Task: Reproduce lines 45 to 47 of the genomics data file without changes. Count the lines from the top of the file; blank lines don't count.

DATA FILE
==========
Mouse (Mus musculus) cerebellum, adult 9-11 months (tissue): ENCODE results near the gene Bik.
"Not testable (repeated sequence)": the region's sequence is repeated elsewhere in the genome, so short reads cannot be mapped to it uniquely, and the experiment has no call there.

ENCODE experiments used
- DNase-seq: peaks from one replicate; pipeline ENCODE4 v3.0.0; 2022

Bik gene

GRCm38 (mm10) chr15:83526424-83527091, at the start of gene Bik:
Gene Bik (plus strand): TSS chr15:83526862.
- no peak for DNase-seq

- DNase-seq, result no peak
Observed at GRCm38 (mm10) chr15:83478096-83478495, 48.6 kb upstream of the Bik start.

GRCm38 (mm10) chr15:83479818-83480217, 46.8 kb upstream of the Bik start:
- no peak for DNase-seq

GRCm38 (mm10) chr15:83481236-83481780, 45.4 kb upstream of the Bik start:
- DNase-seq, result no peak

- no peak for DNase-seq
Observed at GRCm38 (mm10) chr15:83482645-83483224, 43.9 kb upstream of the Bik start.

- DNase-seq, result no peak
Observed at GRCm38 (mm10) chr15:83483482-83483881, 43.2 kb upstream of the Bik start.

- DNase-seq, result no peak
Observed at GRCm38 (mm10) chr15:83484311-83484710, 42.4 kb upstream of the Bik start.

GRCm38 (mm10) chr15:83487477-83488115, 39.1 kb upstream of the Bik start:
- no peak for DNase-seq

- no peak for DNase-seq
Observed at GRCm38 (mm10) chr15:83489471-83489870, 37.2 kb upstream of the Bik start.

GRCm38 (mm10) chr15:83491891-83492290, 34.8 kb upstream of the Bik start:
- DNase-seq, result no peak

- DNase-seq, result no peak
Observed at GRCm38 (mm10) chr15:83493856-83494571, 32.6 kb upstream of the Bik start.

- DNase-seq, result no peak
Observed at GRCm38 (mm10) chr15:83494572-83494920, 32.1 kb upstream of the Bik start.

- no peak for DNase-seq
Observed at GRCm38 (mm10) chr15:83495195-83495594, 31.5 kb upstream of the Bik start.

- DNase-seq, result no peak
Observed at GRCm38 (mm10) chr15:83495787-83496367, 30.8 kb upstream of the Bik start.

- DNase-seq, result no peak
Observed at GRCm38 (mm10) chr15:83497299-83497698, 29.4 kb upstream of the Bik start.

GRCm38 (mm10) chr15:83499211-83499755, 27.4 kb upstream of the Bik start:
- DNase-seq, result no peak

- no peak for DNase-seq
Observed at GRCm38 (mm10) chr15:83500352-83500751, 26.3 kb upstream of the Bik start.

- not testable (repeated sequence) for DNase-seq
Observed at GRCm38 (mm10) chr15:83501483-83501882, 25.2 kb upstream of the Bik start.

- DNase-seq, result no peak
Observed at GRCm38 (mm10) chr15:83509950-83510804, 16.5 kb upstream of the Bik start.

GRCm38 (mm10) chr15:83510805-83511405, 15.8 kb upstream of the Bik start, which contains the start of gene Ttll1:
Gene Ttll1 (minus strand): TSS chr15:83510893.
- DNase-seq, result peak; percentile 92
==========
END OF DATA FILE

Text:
GRCm38 (mm10) chr15:83510805-83511405, 15.8 kb upstream of the Bik start, which contains the start of gene Ttll1:
Gene Ttll1 (minus strand): TSS chr15:83510893.
- DNase-seq, result peak; percentile 92